Scientists and researchers from all over the world descended on the Gulf after the spill, and though we’re still learning from it a decade later, the information that was collected has been incredibly beneficial to the industry and has helped pave the way for new containment processes.

2. Better Pipe Maintenance

Maintaining pipelines is a crucial component of keeping the environment clean. Pipes can rupture, leaking oil or natural gas into the environment or even causing explosions and fires under the right conditions. The oil and natural gas industries have focused heavily on creating better maintenance processes and safety standards for pipelines across the country in recent years.

Not only do faulty pipelines put the environment at risk, but they also put thousands of workers at risk as well. Keeping workers and the environment safe not only shows care for the Earth and the industry’s employees but also helps potentially save millions in cleanup dollars.

3. Decreasing Freshwater Usage

Certain processes, such as fracking or separating oil from sands, use millions of gallons of fresh water. This is incredibly damaging to the environment not only because there’s already a shortage of freshwater on a global scale, but also because the wastewater that’s produced is stored in man-made containment units that aren’t always good at containing it.

Fracking wastewater is laced with chemicals that are both harmful to the environment directly and can contaminate other freshwater sources. The oil industry is working hard to minimize the use of freshwater in fracking and separation processes, as well as reducing the amount of wastewater and improving containment.

There’s also some promise in the area of recycling the water itself for use in future processes. In the US, produced water from fracking is being used in certain applications and even some water treatment plants are focusing on better treatment processes to make the water drinkable.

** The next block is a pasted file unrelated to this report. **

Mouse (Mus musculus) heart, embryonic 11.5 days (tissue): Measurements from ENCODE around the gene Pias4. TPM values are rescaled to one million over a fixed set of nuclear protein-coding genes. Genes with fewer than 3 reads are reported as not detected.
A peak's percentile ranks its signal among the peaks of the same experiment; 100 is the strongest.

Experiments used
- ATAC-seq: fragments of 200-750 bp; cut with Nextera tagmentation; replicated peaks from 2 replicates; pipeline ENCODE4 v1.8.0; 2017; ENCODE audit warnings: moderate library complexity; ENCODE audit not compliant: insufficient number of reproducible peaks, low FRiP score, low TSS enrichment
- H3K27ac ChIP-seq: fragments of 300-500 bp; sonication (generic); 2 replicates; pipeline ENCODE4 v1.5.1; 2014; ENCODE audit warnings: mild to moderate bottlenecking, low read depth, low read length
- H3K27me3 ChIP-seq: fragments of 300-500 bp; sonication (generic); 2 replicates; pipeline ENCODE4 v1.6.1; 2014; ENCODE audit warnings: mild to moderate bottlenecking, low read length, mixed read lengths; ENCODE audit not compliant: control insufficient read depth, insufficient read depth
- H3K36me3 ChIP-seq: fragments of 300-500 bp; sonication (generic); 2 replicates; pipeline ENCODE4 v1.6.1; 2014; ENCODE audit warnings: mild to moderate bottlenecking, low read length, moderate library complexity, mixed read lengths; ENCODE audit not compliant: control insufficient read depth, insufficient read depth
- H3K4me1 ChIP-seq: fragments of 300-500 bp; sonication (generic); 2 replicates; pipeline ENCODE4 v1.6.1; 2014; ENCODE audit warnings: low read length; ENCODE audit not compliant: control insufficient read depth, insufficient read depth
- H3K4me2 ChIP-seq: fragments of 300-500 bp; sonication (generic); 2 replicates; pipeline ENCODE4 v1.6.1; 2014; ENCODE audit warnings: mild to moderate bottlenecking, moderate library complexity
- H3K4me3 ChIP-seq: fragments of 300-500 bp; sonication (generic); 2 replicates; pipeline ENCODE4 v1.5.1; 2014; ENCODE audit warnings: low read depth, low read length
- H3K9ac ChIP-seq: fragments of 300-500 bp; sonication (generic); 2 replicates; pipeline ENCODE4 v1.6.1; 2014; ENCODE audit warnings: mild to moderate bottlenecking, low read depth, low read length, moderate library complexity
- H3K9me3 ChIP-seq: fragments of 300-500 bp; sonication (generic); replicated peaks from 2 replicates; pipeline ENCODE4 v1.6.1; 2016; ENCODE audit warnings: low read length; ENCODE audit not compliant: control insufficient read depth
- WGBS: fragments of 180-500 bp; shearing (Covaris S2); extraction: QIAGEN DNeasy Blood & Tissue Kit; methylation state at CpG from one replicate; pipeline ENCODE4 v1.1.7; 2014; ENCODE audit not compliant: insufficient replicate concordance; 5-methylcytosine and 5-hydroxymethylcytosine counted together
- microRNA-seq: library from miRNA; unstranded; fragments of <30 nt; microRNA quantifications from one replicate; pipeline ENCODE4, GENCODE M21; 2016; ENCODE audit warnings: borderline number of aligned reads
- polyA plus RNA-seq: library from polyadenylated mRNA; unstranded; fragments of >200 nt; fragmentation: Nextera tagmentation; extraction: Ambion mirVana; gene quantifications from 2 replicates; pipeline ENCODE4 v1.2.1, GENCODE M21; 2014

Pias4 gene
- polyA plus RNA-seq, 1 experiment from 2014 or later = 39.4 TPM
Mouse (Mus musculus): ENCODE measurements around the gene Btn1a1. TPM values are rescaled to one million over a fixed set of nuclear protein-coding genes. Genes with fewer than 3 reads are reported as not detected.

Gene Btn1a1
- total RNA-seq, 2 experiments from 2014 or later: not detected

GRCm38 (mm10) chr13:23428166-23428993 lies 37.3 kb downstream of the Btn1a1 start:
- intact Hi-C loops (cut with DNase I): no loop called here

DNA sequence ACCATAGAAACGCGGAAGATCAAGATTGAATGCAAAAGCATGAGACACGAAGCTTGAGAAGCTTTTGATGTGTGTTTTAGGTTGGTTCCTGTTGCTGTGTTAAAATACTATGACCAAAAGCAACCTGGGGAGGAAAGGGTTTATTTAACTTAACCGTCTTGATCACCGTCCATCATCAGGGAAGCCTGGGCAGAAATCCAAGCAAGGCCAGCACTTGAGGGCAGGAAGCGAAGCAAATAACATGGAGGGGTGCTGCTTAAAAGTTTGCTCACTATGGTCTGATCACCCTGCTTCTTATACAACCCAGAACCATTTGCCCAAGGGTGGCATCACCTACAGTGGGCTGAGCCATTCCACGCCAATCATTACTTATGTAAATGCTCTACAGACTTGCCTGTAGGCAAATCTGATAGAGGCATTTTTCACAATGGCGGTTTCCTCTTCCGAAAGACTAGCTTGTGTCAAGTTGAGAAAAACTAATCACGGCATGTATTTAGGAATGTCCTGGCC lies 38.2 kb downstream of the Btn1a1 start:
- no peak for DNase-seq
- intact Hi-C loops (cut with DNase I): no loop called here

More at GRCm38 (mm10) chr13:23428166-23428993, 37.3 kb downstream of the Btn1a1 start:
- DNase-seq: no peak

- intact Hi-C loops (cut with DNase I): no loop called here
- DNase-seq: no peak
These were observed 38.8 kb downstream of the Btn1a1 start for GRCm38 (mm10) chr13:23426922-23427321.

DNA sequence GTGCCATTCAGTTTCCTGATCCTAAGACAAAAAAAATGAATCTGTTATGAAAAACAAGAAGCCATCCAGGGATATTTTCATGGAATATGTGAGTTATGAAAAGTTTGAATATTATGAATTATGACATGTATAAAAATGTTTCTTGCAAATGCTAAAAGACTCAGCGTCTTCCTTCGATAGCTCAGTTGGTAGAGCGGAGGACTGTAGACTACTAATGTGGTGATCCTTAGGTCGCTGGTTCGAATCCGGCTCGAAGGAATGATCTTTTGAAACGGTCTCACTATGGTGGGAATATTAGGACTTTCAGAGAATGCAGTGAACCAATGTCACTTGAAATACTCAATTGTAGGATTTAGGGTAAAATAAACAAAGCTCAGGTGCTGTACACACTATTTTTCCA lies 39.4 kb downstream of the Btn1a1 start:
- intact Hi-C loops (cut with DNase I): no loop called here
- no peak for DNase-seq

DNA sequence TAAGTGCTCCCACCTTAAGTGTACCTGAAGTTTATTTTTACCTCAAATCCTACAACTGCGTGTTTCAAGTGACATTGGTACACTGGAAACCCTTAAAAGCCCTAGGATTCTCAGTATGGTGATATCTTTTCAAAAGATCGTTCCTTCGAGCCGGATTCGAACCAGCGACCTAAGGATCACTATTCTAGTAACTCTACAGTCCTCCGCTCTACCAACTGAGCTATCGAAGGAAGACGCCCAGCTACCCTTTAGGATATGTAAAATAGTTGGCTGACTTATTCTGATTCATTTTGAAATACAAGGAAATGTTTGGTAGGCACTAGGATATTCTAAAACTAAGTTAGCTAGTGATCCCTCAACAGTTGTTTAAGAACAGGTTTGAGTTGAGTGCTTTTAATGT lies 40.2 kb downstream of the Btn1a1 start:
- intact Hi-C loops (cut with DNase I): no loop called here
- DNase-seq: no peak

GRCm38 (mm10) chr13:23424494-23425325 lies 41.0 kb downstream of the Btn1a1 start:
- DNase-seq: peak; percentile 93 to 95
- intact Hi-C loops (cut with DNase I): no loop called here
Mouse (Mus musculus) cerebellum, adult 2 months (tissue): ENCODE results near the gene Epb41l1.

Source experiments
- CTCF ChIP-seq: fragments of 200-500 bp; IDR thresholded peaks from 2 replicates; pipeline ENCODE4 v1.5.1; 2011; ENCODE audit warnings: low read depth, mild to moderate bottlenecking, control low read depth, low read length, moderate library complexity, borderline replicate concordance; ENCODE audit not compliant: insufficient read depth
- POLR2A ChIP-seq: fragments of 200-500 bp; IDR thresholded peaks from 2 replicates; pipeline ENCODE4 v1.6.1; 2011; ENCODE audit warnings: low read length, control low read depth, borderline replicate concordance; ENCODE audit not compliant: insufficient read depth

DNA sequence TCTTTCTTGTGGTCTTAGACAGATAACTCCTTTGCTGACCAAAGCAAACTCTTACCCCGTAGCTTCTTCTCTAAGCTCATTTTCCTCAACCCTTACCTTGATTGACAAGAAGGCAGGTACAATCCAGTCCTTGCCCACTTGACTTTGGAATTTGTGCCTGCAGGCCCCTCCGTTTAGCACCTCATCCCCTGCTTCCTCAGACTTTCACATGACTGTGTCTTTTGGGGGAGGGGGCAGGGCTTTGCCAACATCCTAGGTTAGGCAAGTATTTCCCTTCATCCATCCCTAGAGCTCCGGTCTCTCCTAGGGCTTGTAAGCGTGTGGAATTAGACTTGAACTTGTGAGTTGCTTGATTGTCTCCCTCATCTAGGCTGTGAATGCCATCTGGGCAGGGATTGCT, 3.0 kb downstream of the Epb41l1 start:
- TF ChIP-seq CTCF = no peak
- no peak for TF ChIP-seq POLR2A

4. Investing In Renewable Energy

Renewable energy is on the horizon, and with the continued focus on wind, solar, hydro, and even tidal energy, the oil industry is starting to take notice. These energy sources offer a promising future, but as of yet, they’re not able to meet the world’s energy demands in an affordable way.

Right now, gasoline, natural gas, and crude oil are much cheaper and more profitable to source, acquire, and sell to the public. Pipelines can transport natural gas thousands of miles away, serving isolated regions and maintaining a constant flow of raw resources throughout the country.

Not to mention, the Canadian economy is highly invested in oil and natural gas, being the 5th and 6th largest producer of each respectively. However, the oil industry isn’t ignoring renewables. With continued investments, we could see a partial or full transition to renewable energy within our lifetime.

5. Using Technology For Better Planning

As technology improves, so too do the processes by which pipelines are planned and built. With new software, engineers can better plan a pipe’s path through an ecosystem in order to minimize the environmental impact. Better diagnostic software can identify issues long before they become spills or ruptures, and even AI tech is playing a role in the oil industry.

Moving Forward

Believe it or not, the oil industry is committed to a safer and more sustainable world. By using technology and data, the industry is improving its processes and ensuring that renewable energy remains an option for the future of energy production.